In London, Jack the Ripper still slays them
Tours of grisly murder sites mark the 125th anniversary this fall of the murders.
The New York Times
Just before 9 p.m. on a recent Thursday in London, five guided tour groups, about 150 people in all, converged on a nondescript courtyard on the eastern edge of the central financial district. Some tour guides wore 19th-century top hats and long, dark cloaks. Others grasped photographs of mortuary corpses. And each guide jostled for the best spot: Near the tiny flower bed in the far corner where, in 1888, Jack the Ripper murdered a prostitute named Catherine Eddowes — slitting her throat, slashing her face, pulling out her innards and walking off with her uterus.
This fall marks the 125th anniversary of the Whitechapel murders, carried out by Jack the Ripper, perhaps the world’s most infamous serial killer. So many years later, interest in the Ripper endures. “It’s probably the greatest whodunit in the history of crime,” said Richard Cobb, a beefy northern Irishman who operates the Jack the Ripper Tour, a histrionics-heavy production.
The demand for, and supply of, these tours have increased in the lead-up to the anniversary. And the competition between tour operators has intensified. With about 15 companies in the game, novelty is no longer a sufficient customer draw. One operator boasts that its guides are “all retired British Army and Royal Marine Sergeant Majors.” Cobb has trademarked something called Ripper-Vision: essentially, a handheld projector that flashes grisly mortuary photographs onto the pavement.
“It’s become a big business,” Cobb said. “Loads of companies looking to make a fast buck ... trying to get up with the big boys.” Every night in what is now hipster-vogue East London, between 7 and 9 p.m., a gore-drenched battle for tourist dollars rages.
In 1888, things were not looking good in the East London district of Whitechapel. Even as Queen Victoria’s empire was marinating in riches, the slums in London’s East End were overcrowded. Ladies of the night roamed the cobblestone streets. And then Jack the Ripper struck. His heinous murders, five prostitutes in 12 weeks (the victim count is sometimes disputed), drew the world’s gaze. He was never caught.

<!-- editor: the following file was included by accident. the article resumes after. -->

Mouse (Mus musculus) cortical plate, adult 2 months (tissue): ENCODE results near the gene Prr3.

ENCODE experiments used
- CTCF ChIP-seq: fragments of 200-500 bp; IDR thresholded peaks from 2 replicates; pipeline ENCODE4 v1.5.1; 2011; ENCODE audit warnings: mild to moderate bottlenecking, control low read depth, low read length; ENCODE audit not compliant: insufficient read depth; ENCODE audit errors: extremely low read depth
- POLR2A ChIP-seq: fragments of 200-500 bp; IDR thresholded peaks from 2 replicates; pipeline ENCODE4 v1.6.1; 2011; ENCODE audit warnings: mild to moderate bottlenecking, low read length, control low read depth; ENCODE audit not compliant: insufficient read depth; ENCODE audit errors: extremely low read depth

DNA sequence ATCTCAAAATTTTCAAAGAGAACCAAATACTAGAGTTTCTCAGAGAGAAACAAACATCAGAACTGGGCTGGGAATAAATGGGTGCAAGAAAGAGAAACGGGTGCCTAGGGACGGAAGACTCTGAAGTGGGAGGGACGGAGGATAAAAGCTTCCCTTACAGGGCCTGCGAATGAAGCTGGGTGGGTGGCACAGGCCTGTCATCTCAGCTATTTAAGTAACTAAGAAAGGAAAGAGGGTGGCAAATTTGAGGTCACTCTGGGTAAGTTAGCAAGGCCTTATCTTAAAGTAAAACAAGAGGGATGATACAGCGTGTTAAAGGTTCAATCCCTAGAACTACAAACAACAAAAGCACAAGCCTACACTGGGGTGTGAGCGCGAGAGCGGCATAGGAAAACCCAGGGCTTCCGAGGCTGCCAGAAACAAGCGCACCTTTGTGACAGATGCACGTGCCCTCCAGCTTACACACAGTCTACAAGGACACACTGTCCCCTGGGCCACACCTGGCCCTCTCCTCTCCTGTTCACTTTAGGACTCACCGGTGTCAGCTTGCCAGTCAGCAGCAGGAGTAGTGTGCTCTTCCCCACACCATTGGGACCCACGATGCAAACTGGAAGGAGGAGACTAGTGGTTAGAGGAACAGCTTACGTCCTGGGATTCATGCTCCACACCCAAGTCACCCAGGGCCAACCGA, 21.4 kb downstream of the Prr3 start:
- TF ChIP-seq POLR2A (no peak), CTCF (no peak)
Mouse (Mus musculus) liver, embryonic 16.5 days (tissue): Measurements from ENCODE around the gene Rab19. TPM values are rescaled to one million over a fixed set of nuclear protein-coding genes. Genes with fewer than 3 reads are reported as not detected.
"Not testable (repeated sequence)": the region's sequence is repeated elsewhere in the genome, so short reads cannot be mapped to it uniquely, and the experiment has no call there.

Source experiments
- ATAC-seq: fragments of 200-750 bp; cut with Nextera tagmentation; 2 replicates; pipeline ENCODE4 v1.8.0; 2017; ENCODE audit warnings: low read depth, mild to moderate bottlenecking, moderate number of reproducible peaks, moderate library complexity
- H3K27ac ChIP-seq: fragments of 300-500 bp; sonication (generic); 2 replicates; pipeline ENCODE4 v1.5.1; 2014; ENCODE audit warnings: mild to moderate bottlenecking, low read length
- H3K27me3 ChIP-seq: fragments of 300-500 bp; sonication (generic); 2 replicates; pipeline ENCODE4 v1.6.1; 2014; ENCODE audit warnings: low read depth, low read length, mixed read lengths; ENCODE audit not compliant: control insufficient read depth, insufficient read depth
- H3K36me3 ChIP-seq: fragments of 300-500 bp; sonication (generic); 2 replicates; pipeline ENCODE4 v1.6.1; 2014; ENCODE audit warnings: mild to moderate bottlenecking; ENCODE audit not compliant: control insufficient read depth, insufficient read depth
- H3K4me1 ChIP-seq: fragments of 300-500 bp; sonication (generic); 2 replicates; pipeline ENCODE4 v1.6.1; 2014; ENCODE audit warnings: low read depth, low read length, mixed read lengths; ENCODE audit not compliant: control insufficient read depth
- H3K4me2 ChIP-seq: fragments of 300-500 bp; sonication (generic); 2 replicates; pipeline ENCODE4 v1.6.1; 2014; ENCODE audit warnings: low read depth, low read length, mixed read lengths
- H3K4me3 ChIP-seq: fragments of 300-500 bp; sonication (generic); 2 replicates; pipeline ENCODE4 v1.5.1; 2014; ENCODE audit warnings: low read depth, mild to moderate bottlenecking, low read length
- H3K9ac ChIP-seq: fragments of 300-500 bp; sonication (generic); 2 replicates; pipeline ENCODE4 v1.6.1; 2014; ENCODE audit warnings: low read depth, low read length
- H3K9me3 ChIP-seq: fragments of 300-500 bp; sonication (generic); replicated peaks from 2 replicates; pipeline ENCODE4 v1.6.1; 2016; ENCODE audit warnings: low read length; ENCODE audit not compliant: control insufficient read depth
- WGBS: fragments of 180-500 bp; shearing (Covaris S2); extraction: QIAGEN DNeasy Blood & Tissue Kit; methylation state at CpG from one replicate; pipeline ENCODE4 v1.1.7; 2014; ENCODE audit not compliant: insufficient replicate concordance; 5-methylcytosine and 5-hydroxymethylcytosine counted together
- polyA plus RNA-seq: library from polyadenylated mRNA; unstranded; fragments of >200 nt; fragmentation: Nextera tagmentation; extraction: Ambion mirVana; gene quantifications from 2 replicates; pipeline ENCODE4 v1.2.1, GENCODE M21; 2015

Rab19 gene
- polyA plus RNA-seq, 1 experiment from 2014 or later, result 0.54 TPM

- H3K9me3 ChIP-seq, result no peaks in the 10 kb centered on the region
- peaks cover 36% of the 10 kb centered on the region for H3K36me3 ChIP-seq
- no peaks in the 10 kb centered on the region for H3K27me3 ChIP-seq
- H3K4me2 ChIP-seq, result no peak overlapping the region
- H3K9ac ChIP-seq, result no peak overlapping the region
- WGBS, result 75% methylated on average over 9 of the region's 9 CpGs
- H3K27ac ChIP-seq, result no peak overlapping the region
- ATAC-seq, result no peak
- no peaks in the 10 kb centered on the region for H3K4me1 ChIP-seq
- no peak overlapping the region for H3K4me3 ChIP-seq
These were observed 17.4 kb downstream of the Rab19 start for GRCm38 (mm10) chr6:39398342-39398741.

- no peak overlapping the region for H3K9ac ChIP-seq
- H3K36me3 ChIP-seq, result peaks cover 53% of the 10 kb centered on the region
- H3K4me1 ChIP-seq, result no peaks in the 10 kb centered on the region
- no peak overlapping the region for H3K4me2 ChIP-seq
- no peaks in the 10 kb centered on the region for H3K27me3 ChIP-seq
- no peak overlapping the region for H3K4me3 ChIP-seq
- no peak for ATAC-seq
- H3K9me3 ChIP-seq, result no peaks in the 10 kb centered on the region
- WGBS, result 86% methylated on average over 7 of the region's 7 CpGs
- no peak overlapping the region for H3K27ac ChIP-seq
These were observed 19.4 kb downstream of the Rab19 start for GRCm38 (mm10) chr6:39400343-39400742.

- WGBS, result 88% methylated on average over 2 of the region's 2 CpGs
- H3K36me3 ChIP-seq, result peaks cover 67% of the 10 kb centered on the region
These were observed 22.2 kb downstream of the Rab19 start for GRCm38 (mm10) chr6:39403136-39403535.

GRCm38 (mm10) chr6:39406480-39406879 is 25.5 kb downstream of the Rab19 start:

Today, many tour guides compete on the strength of their in-house “Ripperologists,” often published authors with blogs and YouTube channels and contributions in the Britain-based Ripperologist magazine. Richard Jones, founder of Discovery Tours, has led Ripper tours since 1982.
“I’ve probably done about 9,000,” he speculated.
A former postman, Jones now publishes Ripper history books and articles and appeared in an informative DVD accompanying the 2001 movie “From Hell,” which cast Johnny Depp as the Ripper.
Donald Rumbelow of London Walks is another Ripperologist — though he bristles at the designation.
“I have a lot of other interests,” he said over a noontime glass of wine at the Ten Bells, where Annie Chapman was reputedly seen boozing before her murder. “Jack pays for my pleasures, as it were.”
Rumbelow is a retired police officer who used to patrol Mitre Square, where Catherine Eddowes met her fate. He prides himself on his bare-bones tour guiding: no photos, no hyperbolic hushes, “and I won’t dress up.”
New rivals now bring flash and frill — and turf wars. “I’ve had a lot of run-ins,” Cobb admitted. Stylistically, he opts for the big personality — costumes, actors and “CSI crime scene-style descriptions” of limbs askew and organs littering the streets.
These days, gaggles of tourists pay 8 pounds to 10 pounds ($12.50 to $15.50, at $1.55 to the pound) to spend about two hours retracing Jack’s steps. Popular stops include Dorset Street, where Mary Kelly had her skin peeled off in the early hours of Nov. 9, and Wentworth Street, where the Ripper scrawled a cryptic note on the wall in chalk.
All this has been tough on residents who, year round, find their vintage shop- and cafe-studded neighborhood transformed into a circus. But Kathryn Olivarius, 24, a Ph.D. student who lives above one stop on Gunthorpe Street, often listens to the tours from her balcony, over a glass of wine: “I just hope people remember that these women who Ripper killed were real people who lived extremely hard lives.”